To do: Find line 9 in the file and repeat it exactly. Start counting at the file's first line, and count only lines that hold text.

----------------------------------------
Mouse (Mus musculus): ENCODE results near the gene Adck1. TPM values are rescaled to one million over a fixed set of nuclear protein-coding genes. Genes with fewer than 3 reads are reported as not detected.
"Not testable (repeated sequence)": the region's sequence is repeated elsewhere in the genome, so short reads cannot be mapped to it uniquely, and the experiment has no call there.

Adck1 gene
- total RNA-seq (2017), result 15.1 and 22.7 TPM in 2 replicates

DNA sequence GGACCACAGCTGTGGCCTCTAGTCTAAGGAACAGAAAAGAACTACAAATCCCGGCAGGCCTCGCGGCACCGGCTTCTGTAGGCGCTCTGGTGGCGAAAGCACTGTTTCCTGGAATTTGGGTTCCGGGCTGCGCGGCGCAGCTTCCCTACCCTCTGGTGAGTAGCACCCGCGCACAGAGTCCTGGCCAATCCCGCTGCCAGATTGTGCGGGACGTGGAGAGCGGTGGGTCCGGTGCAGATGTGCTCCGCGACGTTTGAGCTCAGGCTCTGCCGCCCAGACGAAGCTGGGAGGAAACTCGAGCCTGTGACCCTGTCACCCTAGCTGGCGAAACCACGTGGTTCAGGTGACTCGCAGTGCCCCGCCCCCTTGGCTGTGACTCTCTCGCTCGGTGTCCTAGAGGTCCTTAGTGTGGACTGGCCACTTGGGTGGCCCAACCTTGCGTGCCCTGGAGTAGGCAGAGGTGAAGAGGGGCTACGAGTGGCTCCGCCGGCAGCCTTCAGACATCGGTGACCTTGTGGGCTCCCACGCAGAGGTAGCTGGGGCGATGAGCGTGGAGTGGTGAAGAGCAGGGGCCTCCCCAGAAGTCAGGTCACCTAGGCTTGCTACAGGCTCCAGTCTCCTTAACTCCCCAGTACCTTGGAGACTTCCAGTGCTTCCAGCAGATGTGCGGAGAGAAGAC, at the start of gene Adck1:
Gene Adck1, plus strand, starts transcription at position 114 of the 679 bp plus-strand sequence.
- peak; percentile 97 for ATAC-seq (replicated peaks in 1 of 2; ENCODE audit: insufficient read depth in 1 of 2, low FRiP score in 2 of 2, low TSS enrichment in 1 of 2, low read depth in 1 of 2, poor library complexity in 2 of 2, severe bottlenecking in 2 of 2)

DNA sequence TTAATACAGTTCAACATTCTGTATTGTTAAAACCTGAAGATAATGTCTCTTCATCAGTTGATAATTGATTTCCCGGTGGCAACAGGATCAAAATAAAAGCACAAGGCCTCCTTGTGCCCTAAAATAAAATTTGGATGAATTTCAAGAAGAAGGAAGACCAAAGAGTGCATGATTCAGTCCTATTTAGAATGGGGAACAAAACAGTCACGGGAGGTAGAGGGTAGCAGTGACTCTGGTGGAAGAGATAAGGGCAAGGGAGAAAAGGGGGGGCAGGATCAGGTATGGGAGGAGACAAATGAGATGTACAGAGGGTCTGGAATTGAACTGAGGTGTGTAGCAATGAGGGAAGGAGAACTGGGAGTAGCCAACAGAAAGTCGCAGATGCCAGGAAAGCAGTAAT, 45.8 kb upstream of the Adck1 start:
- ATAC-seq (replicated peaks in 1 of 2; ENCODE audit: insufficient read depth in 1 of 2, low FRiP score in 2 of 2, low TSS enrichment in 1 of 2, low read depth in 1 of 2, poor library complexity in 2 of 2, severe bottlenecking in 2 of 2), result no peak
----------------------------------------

- ATAC-seq (replicated peaks in 1 of 2; ENCODE audit: insufficient read depth in 1 of 2, low FRiP score in 2 of 2, low TSS enrichment in 1 of 2, low read depth in 1 of 2, poor library complexity in 2 of 2, severe bottlenecking in 2 of 2), result no peak